In what sounds like a complicated plot line straight out of Grey's Anatomy, doctors in Canada have successfully performed heart surgery on a baby. Of course, not just any baby — one that was still in the womb. It's pretty amazing.
Doctors at the Hospital for Sick Children and Mount Sinai Hospital in Toronto recently told Kristine Barry of Ontario that her baby had transposition of the great arteries. TGA, as its called, is a congenital heart disease that switches the pulmonary and aorta arteries, making it hard for blood to flow through the body properly. Normally, doctors perform open heart surgery on a baby with TGA within a week after birth, but baby Sebastian had even crazier complications. All of the walls in his little heart were closed, which meant that oxygen wasn't going to pass through his body at all, leading to possible brain and organ damage within minutes after birth at best. In the worst case, he would have died.
But Drs. Edgar Jaeggi, Rajiv Chaturvedi, and Greg Ryan told Barry, 25, and her husband, Christopher Havill, 27, that they had a plan. They would perform what is likely the first "balloon atrial septoplasty" ever done on a child still in the womb.
Here's what they did: The doctors inserted a needle into Barry’s uterus and straight into baby Sebastian's heart, blowing up a teeny tiny balloon that made a hole about 3.5 millimeters wide to let the blood and oxygen flow through his heart until they could get to him after birth.
Are you crying yet? Don't worry: it worked.
While they inserted the balloon, there were about 30 members of the surgical staff in the room, along with a doctor ready to perform an early C-section in case things went wrong. Nothing did. The operating room reportedly broke into applause as the team finished up.
Days after the surgery, the medical team induced Barry's labor and she gave birth to little Sebastian just 10 minutes later. Barry said, "He came out pink and screaming, and I was just in shock. I didn’t believe that was what was going to happen." Before the needle insertion, she said she was totally preparing for it not to work, assuming that he would be delivered "blue and not vocal," as the doctors had warned could happen. Luckily, that wasn't the case. A week after his birth, he had the semi-routine TGA open heart surgery to switch his major arteries around.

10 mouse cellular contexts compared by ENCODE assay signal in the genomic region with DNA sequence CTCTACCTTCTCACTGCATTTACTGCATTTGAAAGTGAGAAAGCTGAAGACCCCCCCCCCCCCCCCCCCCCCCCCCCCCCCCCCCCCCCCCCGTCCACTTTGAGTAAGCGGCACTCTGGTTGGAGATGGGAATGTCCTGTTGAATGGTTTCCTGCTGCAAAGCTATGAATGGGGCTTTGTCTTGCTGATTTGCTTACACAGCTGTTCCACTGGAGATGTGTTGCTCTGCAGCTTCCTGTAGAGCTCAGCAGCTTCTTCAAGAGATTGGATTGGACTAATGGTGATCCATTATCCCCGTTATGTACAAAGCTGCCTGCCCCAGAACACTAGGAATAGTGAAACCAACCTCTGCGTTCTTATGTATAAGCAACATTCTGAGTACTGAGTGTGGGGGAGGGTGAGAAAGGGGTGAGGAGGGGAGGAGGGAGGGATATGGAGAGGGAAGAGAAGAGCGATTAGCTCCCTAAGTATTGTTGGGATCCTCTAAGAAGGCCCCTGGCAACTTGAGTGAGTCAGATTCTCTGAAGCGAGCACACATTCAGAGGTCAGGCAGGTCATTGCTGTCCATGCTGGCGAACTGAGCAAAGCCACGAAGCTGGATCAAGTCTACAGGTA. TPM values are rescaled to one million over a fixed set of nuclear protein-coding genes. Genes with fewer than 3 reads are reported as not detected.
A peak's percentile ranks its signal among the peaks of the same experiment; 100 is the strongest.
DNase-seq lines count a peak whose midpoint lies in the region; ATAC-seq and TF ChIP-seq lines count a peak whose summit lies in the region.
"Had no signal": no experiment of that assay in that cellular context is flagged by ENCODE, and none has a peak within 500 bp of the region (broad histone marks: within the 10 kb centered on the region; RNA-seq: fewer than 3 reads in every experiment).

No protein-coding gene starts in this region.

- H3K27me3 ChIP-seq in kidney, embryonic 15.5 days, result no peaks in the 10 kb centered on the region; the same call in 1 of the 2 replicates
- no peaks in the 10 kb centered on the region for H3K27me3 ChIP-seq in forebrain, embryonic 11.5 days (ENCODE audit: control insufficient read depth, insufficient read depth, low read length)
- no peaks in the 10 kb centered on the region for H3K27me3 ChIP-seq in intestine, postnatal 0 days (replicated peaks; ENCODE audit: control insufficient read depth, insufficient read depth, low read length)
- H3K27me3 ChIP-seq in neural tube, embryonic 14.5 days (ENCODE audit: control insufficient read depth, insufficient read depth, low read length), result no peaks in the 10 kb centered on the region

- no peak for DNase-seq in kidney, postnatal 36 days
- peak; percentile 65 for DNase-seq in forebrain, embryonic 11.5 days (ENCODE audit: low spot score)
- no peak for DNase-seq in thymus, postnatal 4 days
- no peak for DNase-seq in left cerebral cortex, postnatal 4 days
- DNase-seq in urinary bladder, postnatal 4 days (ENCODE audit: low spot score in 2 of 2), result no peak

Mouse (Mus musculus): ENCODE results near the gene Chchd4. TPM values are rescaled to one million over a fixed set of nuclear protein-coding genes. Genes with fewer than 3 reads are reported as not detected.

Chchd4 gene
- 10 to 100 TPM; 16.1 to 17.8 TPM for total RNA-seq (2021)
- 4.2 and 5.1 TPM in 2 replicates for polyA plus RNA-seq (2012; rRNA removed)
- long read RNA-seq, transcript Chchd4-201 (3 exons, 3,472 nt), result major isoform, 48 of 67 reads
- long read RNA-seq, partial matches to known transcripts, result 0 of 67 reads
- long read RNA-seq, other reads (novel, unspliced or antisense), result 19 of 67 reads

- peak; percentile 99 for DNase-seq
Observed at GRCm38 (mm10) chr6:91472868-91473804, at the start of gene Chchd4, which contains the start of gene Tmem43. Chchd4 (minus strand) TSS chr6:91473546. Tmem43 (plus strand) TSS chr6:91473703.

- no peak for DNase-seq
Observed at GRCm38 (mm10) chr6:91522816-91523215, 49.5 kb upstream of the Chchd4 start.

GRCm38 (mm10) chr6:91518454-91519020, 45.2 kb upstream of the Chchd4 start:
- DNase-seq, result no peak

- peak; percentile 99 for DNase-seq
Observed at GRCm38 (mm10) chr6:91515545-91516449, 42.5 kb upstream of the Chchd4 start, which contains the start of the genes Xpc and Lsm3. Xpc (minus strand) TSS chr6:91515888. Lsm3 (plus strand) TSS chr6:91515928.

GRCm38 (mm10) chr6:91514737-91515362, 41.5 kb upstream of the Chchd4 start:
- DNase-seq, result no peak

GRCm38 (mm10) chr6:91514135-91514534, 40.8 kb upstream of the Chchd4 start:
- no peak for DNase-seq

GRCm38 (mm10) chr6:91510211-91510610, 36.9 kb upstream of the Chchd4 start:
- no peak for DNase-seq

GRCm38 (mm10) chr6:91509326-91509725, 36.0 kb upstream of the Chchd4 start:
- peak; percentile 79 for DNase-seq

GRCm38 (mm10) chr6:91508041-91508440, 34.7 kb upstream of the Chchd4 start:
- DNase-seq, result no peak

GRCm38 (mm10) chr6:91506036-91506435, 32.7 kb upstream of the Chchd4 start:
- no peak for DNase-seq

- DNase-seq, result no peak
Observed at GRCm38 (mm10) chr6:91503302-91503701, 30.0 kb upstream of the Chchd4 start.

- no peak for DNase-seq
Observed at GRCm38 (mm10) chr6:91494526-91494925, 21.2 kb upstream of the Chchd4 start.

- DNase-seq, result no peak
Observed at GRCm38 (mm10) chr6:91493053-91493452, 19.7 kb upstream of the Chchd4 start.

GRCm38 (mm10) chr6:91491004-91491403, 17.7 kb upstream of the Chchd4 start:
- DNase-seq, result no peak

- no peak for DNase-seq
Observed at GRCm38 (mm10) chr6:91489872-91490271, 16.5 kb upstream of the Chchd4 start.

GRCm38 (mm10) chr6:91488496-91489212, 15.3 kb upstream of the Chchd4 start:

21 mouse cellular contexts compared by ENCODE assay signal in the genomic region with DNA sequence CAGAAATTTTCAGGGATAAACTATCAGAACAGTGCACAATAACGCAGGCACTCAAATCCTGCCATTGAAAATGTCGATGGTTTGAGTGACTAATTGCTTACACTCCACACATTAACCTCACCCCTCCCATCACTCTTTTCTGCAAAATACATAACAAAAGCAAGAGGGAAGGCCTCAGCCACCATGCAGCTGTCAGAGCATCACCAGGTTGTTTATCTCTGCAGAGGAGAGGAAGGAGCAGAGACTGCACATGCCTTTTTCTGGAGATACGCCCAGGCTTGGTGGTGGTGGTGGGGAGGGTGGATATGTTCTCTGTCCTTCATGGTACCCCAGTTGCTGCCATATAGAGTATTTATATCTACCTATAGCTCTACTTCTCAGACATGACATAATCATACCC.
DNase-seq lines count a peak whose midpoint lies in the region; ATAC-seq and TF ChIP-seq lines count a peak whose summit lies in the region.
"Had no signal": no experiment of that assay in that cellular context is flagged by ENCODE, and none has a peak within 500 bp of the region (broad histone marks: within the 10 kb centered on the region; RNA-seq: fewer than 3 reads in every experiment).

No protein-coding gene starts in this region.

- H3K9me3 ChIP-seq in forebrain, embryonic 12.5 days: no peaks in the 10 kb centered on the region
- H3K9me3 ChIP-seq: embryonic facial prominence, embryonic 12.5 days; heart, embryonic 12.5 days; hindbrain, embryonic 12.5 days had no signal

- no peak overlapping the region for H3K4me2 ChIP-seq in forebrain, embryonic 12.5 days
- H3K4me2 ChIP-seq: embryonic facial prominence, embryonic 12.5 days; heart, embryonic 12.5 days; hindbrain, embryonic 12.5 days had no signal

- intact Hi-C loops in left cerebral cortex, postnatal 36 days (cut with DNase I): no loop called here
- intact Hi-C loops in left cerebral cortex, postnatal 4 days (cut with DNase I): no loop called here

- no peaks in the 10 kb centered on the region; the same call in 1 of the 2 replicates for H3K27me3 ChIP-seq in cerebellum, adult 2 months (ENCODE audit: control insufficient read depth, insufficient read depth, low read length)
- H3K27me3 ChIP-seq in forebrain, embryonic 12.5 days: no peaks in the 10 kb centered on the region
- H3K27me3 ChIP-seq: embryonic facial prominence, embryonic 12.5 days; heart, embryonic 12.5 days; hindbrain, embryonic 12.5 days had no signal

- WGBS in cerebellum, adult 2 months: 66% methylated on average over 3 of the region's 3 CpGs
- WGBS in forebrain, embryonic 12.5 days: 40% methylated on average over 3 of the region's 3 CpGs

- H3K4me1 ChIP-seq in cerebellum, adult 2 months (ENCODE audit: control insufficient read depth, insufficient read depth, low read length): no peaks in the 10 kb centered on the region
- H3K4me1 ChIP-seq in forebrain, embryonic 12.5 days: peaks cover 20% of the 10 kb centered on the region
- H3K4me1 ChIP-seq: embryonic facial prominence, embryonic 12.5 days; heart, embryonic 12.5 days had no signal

Basically, Barry and her husband took a huge chance on making sure their infant would make it. All of this happened back in May. Two months later, little Sebastian is doing just fine. Like, really fine. He went home a week after the open heart surgery and has been keeping his parents up just like any other newborn does.
Barry and Havill will have to take Sebastian to the hospital to get neurology checkups at all the important milestones, but as of right this minute, he's expected to do just fine. In the worst case scenario, Sebastian will have to do some developmental exercises at home to work on movement or speech. But for now, the family and the doctors are optimistic. Barry said, "They want us to let him be a kid and run around and get his blood pumping and his heart working really well. They don’t want us bubble-wrapping him and being too protective."
Sebastian's medical journey is groundbreaking and a testament to great science and doctors willing to take a chance. But the fact that Barry and Havill will be able to raise their son without too many complications is the greatest news of all.